Recently, in an encrypted chat, a spokesperson for TheDarkOverlord (TDO) commented to me how their attack on Little Red Door in Indiana is still getting media attention. Not surprisingly to me, attacking a charity that helps cancer patients seemed to generate a particularly strong emotional response among members of the pubic. Well, that and threatening school kids and their parents, which TDO has also done.
Today, there’s a report in the Financial Times on how charities are ill-equipped to defend against cyberattacks/hacks. And sure enough, they start out by mentioning the Little Red Door attack:
In January 2017, Little Red Door, a small US healthcare charity, received an ominous email with “Cancer Sucks, But We Suck More!” as the subject line. Hackers had blocked access to the client files and financial data of the Indiana-based organisation and were demanding money for its release. Little Red Door opted not to pay the bitcoin ransom (equivalent to about $43,000), as it did not keep sensitive information, such as bank account details or social security numbers. However, it had to spend months rebuilding its client data.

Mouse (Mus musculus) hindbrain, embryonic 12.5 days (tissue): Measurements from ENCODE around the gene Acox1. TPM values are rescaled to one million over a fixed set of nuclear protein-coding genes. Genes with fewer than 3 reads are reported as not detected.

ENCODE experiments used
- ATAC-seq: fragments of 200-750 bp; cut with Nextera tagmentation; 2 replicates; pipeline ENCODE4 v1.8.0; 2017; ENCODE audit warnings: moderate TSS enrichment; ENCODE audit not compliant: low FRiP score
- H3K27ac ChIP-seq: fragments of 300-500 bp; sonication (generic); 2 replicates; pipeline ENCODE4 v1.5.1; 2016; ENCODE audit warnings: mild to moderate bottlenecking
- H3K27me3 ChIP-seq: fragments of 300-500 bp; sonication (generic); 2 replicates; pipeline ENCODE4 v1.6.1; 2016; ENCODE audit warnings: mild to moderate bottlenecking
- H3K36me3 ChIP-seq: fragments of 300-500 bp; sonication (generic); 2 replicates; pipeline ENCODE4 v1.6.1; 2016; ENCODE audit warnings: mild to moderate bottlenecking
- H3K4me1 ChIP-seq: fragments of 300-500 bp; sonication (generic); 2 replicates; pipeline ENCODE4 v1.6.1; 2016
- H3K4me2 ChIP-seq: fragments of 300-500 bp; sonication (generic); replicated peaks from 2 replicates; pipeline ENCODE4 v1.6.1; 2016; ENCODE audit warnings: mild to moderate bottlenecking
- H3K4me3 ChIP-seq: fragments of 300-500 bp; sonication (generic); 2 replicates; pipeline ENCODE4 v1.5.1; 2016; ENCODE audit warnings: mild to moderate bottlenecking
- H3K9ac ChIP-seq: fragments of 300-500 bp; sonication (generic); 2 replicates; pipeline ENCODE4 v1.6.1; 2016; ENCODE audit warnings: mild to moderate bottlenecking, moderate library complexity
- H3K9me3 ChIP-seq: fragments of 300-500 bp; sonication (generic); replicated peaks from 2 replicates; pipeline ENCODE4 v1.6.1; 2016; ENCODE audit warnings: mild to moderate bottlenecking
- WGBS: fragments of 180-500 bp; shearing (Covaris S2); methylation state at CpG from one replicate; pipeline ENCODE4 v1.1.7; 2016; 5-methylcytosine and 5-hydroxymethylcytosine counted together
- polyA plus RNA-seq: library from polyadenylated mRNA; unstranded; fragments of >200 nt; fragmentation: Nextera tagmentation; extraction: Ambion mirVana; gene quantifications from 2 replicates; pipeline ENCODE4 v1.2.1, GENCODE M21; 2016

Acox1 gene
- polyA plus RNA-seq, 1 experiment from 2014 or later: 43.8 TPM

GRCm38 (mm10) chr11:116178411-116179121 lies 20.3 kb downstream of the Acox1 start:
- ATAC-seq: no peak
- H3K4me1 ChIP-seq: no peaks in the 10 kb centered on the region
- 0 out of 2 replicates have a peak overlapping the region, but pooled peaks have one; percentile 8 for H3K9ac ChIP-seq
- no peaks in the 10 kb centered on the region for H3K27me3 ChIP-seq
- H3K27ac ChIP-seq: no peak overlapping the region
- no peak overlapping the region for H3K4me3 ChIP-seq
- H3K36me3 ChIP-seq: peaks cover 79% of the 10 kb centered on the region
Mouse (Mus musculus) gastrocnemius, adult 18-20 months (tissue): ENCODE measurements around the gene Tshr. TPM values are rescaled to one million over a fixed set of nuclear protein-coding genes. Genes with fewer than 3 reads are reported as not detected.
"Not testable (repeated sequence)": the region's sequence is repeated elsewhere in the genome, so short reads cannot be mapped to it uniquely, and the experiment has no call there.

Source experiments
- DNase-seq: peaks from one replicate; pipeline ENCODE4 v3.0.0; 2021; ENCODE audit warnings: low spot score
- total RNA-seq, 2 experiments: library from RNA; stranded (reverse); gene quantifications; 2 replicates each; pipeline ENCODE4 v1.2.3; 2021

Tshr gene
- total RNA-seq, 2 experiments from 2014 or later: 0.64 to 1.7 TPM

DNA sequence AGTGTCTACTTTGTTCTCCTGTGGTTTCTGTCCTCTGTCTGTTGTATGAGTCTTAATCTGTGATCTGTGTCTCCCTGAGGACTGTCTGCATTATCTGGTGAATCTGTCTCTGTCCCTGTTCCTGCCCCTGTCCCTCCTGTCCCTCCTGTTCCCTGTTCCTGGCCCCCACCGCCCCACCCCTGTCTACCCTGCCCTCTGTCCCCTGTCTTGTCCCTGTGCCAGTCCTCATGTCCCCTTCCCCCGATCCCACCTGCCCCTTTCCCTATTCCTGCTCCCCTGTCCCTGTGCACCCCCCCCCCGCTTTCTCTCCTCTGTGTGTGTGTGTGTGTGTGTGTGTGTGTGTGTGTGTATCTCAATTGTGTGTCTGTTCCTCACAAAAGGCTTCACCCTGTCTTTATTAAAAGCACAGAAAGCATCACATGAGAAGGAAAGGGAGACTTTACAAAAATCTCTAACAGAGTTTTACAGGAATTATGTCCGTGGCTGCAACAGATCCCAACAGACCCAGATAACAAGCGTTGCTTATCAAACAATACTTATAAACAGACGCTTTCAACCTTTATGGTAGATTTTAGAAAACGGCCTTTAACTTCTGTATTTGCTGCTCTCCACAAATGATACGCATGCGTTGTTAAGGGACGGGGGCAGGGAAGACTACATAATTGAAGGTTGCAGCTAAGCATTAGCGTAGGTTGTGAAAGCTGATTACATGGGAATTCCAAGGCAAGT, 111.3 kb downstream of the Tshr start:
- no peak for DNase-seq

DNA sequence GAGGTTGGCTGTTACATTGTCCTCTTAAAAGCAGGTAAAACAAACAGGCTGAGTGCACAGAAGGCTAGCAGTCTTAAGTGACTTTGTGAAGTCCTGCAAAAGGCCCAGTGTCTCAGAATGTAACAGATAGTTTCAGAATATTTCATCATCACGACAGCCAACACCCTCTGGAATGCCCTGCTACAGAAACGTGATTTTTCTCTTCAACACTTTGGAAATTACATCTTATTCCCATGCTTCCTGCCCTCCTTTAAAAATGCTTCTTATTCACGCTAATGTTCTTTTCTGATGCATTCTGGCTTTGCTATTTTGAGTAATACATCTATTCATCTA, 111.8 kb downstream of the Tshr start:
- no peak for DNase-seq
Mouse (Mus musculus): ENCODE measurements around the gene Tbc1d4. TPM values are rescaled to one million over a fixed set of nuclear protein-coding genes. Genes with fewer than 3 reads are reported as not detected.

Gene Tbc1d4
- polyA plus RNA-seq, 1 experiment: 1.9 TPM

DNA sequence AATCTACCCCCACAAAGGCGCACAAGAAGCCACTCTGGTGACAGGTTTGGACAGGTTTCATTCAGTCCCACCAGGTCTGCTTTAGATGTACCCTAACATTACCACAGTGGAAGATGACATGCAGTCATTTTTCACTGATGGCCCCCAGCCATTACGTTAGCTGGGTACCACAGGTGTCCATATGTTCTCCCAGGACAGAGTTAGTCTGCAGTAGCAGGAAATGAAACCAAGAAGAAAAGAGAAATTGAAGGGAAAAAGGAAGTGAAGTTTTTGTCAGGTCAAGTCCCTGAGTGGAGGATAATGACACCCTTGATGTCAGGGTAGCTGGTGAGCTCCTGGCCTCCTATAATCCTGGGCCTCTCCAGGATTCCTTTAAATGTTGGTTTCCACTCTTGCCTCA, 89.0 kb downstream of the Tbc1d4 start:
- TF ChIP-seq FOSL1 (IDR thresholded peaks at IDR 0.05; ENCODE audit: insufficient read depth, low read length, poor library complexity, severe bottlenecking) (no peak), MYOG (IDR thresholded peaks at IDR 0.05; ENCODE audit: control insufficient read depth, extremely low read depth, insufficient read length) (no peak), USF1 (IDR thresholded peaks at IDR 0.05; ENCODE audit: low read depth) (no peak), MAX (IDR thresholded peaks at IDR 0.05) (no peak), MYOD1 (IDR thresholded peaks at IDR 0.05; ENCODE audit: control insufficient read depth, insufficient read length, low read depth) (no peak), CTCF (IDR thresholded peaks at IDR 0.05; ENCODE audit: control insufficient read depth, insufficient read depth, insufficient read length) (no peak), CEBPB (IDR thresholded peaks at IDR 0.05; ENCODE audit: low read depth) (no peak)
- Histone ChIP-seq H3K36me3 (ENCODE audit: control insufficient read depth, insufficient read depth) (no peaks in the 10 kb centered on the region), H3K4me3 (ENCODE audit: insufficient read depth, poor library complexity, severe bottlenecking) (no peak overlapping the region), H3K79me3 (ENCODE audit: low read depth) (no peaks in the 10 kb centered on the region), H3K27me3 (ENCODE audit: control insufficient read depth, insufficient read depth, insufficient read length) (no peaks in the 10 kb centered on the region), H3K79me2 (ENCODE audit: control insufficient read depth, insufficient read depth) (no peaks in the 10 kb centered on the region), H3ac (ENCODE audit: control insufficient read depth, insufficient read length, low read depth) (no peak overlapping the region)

Sarah Murray goes on to provide more detail about the kinds of risks and challenges small charities face online and what steps they might take. You can read the full coverage on Financial Times. But mark my words, too: The Little Red Door attack was not an anomaly for TheDarkOverlord. Being a small charity or not taking donations online does not mean you will not become a victim of theirs. And if you are lucky enough not to become a victim of theirs, you may still become a victim of other threat actors.
If I told you today that I know your charity was about to be attacked tomorrow, would you do anything differently to protect your data and assets? If so, consider yourself so informed.